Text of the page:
Amanda often shares her charts of ideas for what students can do during workshop over on her Instagram feed.
While they’re writing, you’re conferencing. This is the part of writing workshop that sounds most intimidating to me. How can you possibly conference with everyone, and how can you keep track of it all?
Conferencing can be intimidating, because you don’t want to leave everyone else alone and risk having them go off task! But it doesn’t have to be really formal, and you don’t need to record everything. You just have quick conversations with students. There’s a really simple structure to the conference that you can use. You’re just there to teach one skill.
Ask them how it’s going and scan their writing a bit. Try to focus on one thing they really need to work on. Say something positive and then give them one piece of advice and get out of there. Five minutes tops! You want to get to other kids. Everyone in the area is likely to pick up on the mini lesson too, so that’s a benefit.
But you can’t conference every day. It’s really overwhelming. It’s also a good idea to wait until you’ve progressed in the workshop quite a bit and the expectations are super clear and the behavior element is working well. Once your kids are workshop savvy, it’s much easier to conference.
Do not worry about tracking your conferences, a checkmark by the name of each student you chat with is just fine!
Remember, “teach the writer, not the writing.” Every conference is going to be really different, because every kid is really different.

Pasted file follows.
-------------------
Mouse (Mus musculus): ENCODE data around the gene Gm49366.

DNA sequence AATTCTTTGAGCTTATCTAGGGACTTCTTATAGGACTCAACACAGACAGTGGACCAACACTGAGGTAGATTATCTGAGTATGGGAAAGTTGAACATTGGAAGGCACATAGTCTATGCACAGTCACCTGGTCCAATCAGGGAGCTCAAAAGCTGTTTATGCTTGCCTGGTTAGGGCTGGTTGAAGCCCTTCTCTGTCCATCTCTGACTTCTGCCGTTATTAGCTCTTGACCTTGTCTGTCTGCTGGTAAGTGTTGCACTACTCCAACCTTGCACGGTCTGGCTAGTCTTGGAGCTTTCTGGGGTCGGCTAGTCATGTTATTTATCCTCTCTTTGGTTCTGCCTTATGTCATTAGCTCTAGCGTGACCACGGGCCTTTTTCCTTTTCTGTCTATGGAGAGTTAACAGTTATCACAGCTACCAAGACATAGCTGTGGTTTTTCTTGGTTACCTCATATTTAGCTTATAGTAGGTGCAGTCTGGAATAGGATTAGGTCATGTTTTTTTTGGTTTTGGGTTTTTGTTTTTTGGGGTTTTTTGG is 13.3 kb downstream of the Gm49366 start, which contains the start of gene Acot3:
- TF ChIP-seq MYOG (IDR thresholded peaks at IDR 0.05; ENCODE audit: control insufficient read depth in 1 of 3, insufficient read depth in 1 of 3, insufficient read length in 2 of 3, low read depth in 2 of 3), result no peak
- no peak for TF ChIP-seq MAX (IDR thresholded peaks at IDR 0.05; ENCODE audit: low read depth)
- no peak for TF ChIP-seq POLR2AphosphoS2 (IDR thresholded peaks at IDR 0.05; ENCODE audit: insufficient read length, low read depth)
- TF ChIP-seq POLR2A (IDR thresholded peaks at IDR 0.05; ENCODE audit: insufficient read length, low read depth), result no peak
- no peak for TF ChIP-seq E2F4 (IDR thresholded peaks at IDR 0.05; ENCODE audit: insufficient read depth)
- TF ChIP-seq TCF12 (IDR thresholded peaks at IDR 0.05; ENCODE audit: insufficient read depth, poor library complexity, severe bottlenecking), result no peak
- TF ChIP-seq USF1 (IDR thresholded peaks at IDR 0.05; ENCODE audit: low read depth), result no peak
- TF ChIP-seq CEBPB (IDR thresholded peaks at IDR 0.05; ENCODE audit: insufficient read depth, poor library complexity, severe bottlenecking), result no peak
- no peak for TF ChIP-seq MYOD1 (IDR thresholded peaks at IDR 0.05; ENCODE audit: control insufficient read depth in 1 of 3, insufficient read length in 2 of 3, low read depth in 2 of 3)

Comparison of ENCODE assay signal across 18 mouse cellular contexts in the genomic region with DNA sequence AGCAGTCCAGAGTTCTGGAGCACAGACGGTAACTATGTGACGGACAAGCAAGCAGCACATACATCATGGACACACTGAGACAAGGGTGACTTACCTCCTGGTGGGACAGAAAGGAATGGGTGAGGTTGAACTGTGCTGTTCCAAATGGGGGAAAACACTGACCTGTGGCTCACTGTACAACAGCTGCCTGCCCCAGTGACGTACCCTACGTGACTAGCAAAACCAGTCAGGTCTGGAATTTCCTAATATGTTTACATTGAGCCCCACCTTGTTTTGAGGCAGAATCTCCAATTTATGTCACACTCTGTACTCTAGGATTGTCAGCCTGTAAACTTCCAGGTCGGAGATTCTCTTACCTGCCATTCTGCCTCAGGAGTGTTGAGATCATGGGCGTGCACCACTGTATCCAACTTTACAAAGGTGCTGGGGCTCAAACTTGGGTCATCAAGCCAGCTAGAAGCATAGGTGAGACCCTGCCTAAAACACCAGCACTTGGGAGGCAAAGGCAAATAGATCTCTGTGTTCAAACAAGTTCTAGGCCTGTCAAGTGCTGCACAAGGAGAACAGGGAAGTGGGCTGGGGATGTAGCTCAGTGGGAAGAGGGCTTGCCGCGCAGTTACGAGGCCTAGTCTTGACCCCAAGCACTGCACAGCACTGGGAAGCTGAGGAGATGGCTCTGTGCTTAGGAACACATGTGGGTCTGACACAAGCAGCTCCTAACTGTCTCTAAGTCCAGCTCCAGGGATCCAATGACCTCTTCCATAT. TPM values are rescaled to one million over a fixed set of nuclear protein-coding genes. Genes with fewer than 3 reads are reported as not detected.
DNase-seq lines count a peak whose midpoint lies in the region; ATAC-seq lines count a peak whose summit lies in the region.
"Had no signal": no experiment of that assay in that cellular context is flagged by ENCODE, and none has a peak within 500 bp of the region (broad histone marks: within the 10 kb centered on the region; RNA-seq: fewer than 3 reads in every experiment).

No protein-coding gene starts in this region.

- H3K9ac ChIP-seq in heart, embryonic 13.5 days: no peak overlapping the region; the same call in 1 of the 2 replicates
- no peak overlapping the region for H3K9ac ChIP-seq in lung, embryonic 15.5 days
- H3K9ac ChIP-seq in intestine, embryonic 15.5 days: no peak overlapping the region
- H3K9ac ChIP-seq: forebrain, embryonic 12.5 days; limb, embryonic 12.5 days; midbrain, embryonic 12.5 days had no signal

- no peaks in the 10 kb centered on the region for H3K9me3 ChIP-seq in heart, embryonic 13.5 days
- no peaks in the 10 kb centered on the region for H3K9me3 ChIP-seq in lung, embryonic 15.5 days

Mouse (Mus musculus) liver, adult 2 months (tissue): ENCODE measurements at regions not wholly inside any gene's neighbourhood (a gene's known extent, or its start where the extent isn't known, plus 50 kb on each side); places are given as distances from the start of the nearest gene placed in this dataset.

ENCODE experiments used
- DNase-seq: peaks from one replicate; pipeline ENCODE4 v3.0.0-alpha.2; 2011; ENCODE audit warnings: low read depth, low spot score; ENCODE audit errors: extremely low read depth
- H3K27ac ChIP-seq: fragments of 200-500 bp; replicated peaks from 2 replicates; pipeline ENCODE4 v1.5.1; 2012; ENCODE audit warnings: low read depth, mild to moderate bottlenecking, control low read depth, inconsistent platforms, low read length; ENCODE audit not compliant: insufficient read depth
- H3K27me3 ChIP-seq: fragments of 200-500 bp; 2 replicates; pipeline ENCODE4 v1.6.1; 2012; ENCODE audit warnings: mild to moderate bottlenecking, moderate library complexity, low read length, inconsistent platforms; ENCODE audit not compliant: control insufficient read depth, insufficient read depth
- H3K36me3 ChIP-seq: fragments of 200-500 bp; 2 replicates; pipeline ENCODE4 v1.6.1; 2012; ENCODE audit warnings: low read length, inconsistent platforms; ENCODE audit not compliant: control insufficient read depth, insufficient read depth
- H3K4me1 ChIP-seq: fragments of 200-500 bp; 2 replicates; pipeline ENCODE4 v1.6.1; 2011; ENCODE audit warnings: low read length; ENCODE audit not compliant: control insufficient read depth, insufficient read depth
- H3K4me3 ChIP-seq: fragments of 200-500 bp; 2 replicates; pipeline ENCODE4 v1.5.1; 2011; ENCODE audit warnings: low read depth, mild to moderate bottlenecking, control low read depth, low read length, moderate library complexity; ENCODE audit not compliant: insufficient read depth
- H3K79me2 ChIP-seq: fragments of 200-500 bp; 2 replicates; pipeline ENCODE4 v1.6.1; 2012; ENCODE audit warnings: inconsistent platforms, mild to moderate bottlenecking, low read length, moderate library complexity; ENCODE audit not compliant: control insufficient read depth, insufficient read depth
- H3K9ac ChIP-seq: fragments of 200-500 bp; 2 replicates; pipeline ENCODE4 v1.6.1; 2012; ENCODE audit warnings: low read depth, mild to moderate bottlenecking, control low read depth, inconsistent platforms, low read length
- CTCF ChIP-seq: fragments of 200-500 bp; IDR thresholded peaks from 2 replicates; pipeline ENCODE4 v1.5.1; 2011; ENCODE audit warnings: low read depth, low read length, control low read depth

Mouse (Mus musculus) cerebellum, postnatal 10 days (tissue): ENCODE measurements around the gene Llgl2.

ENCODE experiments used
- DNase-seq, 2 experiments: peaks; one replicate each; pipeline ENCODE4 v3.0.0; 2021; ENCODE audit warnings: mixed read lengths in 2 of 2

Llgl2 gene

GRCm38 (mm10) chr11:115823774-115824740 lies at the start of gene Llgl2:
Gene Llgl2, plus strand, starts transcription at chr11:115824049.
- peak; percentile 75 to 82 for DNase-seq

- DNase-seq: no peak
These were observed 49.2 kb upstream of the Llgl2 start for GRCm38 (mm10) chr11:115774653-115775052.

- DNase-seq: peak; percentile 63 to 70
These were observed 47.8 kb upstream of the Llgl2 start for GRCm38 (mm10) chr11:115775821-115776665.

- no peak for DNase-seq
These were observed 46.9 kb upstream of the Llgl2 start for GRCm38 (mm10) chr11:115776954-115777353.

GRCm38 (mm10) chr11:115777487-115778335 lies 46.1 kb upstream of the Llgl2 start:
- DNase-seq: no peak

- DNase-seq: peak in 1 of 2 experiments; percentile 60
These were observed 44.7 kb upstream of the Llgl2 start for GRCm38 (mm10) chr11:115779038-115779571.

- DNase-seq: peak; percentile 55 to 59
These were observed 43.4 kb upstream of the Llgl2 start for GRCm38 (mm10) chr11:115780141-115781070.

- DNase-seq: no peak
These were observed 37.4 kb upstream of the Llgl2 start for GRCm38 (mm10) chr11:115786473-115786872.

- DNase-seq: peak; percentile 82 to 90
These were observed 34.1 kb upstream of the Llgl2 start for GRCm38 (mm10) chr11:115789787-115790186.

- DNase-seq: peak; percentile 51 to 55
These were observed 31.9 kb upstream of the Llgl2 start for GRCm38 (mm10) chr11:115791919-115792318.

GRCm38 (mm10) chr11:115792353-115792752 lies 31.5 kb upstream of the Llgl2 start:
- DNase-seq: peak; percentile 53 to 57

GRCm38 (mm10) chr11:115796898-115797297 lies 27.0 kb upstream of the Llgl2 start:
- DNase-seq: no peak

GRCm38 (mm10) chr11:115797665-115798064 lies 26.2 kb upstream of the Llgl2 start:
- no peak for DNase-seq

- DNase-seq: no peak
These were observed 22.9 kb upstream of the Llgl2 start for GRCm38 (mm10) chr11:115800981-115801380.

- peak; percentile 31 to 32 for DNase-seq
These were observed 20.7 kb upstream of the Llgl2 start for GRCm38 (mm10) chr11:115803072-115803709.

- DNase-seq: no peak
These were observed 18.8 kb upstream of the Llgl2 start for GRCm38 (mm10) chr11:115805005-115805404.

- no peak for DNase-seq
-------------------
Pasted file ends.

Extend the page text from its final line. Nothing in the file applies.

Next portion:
One of the big catchphrases I hear associated with writing workshop a lot is mentor texts. Can you explain what a mentor text is and why it’s helpful?
Lucy Calkin’s came up with this term. It’s basically just sharing an example of quality writing with students so they can get a sense of the expectations and the characteristics of a good piece of writing in this genre. You can use a piece from another student, a piece you’ve written, a selection of a novel, etc.
Want to learn more from Lucy Calkins? Check out these Lucy Calkins Books.
What are some of your favorite writing projects you have done with your students over the years through workshop, and how do they share that writing beyond your desk?
Right now Amanda’s students are working on position papers. The students have four controversial topics (social media presence, financial smarts, elective course offerings, and technology in schools), and model situations relating to those topics.
The students have a wide variety of sources provided to help them research the topic they choose, and then they write based on the situation they are given.
For example, for the social media topic, students imagine their phones were taken away and they must write a letter to the school newspaper, based on their research, on what it means to have a healthy relationship with social media.
Some students will eventually share their writing outside the classroom, and some want to keep their thoughts private.
Connect with Amanda Werner
“I’m a full time middle school English teacher in the Bay Area. This is my twelfth year teaching and I still feel like a novice. Every year is a unique and exciting challenge to inspire a new group of students to become avid readers and writers. I read educational literature voraciously and enjoy writing about the teaching of reading and writing on this website. I received my B.A. in English Literature with an emphasis in Humanities at Western Washington University.” -Amanda